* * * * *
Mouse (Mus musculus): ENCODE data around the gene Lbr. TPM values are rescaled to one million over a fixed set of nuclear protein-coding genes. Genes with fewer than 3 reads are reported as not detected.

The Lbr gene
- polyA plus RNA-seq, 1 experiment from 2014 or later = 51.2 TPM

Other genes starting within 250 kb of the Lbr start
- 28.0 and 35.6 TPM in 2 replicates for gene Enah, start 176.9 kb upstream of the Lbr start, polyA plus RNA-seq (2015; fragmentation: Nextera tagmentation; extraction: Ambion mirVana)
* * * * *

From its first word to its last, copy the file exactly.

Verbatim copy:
Mouse (Mus musculus): ENCODE data around the gene Lbr. TPM values are rescaled to one million over a fixed set of nuclear protein-coding genes. Genes with fewer than 3 reads are reported as not detected.

The Lbr gene
- polyA plus RNA-seq, 1 experiment from 2014 or later = 51.2 TPM

Other genes starting within 250 kb of the Lbr start
- 28.0 and 35.6 TPM in 2 replicates for gene Enah, start 176.9 kb upstream of the Lbr start, polyA plus RNA-seq (2015; fragmentation: Nextera tagmentation; extraction: Ambion mirVana)